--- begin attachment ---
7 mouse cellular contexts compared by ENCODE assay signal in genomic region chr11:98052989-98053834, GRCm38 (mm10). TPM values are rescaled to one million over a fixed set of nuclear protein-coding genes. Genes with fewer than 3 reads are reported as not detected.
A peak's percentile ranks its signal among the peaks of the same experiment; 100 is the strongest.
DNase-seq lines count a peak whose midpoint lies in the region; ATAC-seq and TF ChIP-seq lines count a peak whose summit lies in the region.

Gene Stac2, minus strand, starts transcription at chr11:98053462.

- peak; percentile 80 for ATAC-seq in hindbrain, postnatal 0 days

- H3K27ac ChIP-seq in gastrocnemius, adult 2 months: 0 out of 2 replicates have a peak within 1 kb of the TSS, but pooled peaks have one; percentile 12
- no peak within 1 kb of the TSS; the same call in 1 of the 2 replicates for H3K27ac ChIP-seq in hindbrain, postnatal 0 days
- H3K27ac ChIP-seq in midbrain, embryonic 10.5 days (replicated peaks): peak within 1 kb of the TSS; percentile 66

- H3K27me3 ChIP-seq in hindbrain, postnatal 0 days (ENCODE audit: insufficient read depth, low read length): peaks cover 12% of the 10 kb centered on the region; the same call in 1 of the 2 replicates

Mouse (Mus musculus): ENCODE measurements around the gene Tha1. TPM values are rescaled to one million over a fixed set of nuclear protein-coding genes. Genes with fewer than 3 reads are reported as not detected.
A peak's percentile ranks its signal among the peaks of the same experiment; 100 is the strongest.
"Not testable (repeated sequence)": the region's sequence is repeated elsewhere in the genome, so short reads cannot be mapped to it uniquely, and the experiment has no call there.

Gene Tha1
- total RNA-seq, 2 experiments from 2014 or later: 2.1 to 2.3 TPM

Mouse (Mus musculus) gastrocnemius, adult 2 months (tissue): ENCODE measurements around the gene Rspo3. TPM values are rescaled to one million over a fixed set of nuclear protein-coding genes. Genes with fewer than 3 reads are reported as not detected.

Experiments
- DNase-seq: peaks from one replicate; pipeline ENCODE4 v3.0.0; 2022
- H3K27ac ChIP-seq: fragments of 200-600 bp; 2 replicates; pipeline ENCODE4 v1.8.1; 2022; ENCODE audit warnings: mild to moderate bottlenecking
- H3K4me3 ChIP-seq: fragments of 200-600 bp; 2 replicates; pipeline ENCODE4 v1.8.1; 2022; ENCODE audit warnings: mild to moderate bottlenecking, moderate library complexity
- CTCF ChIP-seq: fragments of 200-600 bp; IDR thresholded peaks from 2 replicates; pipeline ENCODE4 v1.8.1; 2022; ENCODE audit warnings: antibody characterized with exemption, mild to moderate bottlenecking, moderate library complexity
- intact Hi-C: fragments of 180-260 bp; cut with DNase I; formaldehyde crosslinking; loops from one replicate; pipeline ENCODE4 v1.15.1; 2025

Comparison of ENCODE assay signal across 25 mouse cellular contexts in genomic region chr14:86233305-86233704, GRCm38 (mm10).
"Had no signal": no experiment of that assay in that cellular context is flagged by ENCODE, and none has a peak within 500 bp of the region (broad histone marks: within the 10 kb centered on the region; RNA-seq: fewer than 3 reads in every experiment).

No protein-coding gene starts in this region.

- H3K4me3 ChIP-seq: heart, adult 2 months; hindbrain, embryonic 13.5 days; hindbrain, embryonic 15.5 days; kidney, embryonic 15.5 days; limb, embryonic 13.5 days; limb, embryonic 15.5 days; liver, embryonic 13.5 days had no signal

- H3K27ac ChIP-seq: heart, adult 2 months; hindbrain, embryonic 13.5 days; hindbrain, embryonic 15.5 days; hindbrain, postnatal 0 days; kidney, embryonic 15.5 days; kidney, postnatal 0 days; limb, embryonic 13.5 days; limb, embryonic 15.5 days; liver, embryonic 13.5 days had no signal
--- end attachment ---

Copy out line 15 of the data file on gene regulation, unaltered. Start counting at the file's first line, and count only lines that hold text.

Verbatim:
Mouse (Mus musculus) gastrocnemius, adult 2 months (tissue): ENCODE measurements around the gene Rspo3. TPM values are rescaled to one million over a fixed set of nuclear protein-coding genes. Genes with fewer than 3 reads are reported as not detected.